Nearly 130,000 voters – many of them Black – could be unfairly prevented from voting in the key swing state of Wisconsin by a controversial court ruling, just 35 days before the US election.
Justices in the Wisconsin Supreme Court are poised to hear arguments in a lawsuit that would force the state to remove hundreds of thousands from the electoral register, on the grounds that they have moved addresses.
But a report by investigative group the Palast Fund and experts in address verification – including the official licensee of the US Postal Service – found that at least 39,722 of the so-called “movers” did not change address at all.
A further 58,404 on the list had moved – but only within their county. Wisconsin law and the National Voter Registration Act prevent cancelling the registration of those who move within their town or city.
The lawsuit is being brought on behalf of the Wisconsin Institute for Law and Liberty (WILL), a right-wing think-tank backed by the billionaire Bradley family.
A significant proportion of the “movers” Black or categorised as low-income. “There is a small right-wing group which wants to undermine Black voters and young voters,” LaTosha Brown and Cliff Albright, co-founders of Black Voters Matter – a group dedicated to expanding Black voter engagement – said.
“The list is violently biased against Black voters and voters of colour,” Greg Palast – an investigative journalist and founder of the Palast Fund – said.
Plotting the list against the US Census, investigators found that the higher percentage of African-Americans in the neighbourhood, the more likely you are be wrongly flagged for removal from the voter roll.
The Bradley family’s political operation, the Bradley Foundation, has awarded grants to a number of groups ardently conservative organisations, such as FreedomWorks and Americans for Prosperity – the political advocacy group funded by the Koch brothers.
“They are desperate because they are losing power — so they are resorting to cheating and undermining the election by any means,” Brown and Albright added.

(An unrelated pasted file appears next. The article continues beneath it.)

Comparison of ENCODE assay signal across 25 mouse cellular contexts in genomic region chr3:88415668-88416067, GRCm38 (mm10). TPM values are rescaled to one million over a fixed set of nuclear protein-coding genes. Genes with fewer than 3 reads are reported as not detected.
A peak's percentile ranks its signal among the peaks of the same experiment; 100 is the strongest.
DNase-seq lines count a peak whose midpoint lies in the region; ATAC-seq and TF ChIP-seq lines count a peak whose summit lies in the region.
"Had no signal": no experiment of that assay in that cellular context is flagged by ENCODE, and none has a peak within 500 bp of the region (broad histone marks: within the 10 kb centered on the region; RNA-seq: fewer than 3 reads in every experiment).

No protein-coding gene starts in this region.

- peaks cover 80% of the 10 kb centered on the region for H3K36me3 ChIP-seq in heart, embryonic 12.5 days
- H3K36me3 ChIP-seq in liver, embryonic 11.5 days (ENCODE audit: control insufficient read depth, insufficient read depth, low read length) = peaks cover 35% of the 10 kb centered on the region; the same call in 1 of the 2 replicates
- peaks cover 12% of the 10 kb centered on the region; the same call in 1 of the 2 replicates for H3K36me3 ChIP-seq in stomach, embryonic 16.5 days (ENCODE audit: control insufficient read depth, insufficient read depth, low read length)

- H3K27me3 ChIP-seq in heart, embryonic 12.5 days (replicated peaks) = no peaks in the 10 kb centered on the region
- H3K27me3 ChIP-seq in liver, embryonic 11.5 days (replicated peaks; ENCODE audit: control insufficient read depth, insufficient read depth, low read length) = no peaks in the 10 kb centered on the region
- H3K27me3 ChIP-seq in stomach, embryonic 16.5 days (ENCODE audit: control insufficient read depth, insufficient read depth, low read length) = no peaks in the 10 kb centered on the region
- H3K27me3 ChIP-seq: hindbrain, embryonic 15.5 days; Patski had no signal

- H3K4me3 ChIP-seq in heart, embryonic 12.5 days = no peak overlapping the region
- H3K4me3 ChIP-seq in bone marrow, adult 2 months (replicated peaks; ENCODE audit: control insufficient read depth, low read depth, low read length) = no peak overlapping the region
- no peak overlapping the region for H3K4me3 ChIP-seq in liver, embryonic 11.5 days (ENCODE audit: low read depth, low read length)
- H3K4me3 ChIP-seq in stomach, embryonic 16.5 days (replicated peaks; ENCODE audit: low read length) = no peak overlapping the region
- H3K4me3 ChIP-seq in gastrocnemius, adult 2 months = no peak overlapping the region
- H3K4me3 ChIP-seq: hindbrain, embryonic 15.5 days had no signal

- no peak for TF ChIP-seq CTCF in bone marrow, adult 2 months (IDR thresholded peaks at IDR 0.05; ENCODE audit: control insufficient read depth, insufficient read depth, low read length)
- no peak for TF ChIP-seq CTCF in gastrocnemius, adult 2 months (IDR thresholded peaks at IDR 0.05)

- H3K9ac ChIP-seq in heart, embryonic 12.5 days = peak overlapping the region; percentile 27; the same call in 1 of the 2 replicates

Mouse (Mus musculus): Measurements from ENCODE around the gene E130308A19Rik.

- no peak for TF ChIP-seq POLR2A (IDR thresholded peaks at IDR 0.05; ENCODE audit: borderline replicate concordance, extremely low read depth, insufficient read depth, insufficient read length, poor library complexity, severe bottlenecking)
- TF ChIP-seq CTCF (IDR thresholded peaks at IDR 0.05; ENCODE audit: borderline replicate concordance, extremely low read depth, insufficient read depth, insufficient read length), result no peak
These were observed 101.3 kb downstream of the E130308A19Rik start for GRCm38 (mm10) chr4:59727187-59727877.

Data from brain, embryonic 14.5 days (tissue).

Swinging it to Trump?
Wisconsin is a key marginal state, which Donald Trump carried in 2016 by a margin of less than 23,000 votes. Recent shows Joe Biden, the Democratic candidate, narrowly ahead in the state – but the loss of a significant chunk of voters could swing the state Trump’s way.
Ann Jacobs, chair of the Wisconsin Elections Commission, said: “I think it’s crystal clear the intent of this suit was to remove voters in Milwaukee and Madison on behalf of the Republican Party in an attempt to gain an advantage, particularly for the Presidential race.”
To uncover the fraudulent list, experts in “Address List Hygiene” – the same experts that confirm your address for Amazon, eBay and Home Depot – conducted a name by namereview of addresses using 240 tested data feeds.
The results were checked with the Post Office’s designated licensee, Merkle Inc., which is in charge of maintaining the deep historic change-of-address files.
‘I never moved’
When contacted for comment, Rick Esenberg – who is bringing the lawsuit for WILL – admitted not checking the would-be voter cancellation list for accuracy. He claimed never to have heard of Address List Hygiene, and said he had no idea that the list was overloaded with Black and low-income voters.
The Palast Fund contacted 700 voters to confirm whether or not they had moved, as the list suggested. “We heard the same story again and again – ‘I never moved’,” Palast said.
One student at Madison College reported moving just two doors down – yet still faced having their voting registration scrubbed from the record. A young African-American woman, Sequanna Taylor, was identified as leaving Milwaukee – even though she is a Milwaukee County Supervisor.
The Palast Fund has previously revealed, in a report with the ACLU, that the Republican secretary of state in Georgia sought to wrongfully purge close to 200,000 voters from the state’s electoral register.